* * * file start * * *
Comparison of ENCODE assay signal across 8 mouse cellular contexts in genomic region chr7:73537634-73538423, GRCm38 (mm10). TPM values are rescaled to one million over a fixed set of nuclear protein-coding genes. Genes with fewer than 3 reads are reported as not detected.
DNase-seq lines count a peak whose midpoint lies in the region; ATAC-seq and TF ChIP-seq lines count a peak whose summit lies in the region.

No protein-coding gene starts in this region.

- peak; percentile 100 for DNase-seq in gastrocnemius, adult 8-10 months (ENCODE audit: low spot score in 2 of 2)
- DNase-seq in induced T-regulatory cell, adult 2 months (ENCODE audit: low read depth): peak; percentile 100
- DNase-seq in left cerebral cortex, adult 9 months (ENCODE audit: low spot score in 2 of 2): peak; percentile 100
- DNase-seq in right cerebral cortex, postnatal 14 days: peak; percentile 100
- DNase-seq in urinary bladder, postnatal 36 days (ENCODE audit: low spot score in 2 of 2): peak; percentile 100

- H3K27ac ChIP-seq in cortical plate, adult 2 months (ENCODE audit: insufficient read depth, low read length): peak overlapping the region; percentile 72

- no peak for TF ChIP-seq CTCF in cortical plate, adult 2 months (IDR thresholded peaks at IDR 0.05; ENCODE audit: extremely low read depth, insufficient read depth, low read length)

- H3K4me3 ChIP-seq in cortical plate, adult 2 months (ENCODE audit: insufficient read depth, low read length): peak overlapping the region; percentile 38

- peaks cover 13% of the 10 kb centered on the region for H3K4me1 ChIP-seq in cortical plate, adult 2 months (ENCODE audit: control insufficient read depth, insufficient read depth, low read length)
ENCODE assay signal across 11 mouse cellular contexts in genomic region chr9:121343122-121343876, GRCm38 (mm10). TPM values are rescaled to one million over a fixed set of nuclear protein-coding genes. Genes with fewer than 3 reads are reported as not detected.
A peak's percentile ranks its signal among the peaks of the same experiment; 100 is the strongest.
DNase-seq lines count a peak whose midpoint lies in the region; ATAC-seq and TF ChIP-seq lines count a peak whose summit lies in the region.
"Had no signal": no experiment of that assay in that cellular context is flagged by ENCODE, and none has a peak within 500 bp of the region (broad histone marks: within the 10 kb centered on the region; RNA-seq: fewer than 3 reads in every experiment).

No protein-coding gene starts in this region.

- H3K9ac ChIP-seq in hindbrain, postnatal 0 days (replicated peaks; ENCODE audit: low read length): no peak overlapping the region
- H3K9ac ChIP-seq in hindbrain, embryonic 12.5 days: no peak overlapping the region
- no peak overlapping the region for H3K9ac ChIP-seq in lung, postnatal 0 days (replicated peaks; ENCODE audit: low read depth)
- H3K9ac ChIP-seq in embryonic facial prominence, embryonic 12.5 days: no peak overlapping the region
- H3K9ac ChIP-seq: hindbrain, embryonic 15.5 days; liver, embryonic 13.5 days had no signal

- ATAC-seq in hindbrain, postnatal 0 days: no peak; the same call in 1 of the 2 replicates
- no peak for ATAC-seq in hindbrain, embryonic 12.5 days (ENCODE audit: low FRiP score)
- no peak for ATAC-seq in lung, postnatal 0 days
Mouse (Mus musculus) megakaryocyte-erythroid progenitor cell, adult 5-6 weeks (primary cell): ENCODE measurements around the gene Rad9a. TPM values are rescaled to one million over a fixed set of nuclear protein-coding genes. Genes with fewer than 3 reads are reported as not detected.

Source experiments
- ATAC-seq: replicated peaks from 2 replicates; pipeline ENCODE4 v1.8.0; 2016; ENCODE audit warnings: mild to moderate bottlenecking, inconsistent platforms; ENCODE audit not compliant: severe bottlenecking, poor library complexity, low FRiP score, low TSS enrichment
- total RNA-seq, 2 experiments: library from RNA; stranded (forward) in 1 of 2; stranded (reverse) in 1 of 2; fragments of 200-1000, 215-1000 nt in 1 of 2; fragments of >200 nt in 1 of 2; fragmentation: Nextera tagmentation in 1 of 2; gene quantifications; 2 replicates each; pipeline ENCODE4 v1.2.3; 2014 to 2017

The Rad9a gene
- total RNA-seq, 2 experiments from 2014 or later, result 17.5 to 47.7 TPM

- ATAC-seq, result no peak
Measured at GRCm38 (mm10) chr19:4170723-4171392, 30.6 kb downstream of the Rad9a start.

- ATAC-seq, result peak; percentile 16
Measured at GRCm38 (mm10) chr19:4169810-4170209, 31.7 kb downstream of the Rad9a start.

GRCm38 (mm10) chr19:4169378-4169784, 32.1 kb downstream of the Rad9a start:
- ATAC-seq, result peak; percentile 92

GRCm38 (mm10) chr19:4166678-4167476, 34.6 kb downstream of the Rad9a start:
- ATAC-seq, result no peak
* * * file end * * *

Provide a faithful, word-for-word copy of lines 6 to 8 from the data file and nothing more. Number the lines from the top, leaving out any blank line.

- DNase-seq in left cerebral cortex, adult 9 months (ENCODE audit: low spot score in 2 of 2): peak; percentile 100
- DNase-seq in right cerebral cortex, postnatal 14 days: peak; percentile 100
- DNase-seq in urinary bladder, postnatal 36 days (ENCODE audit: low spot score in 2 of 2): peak; percentile 100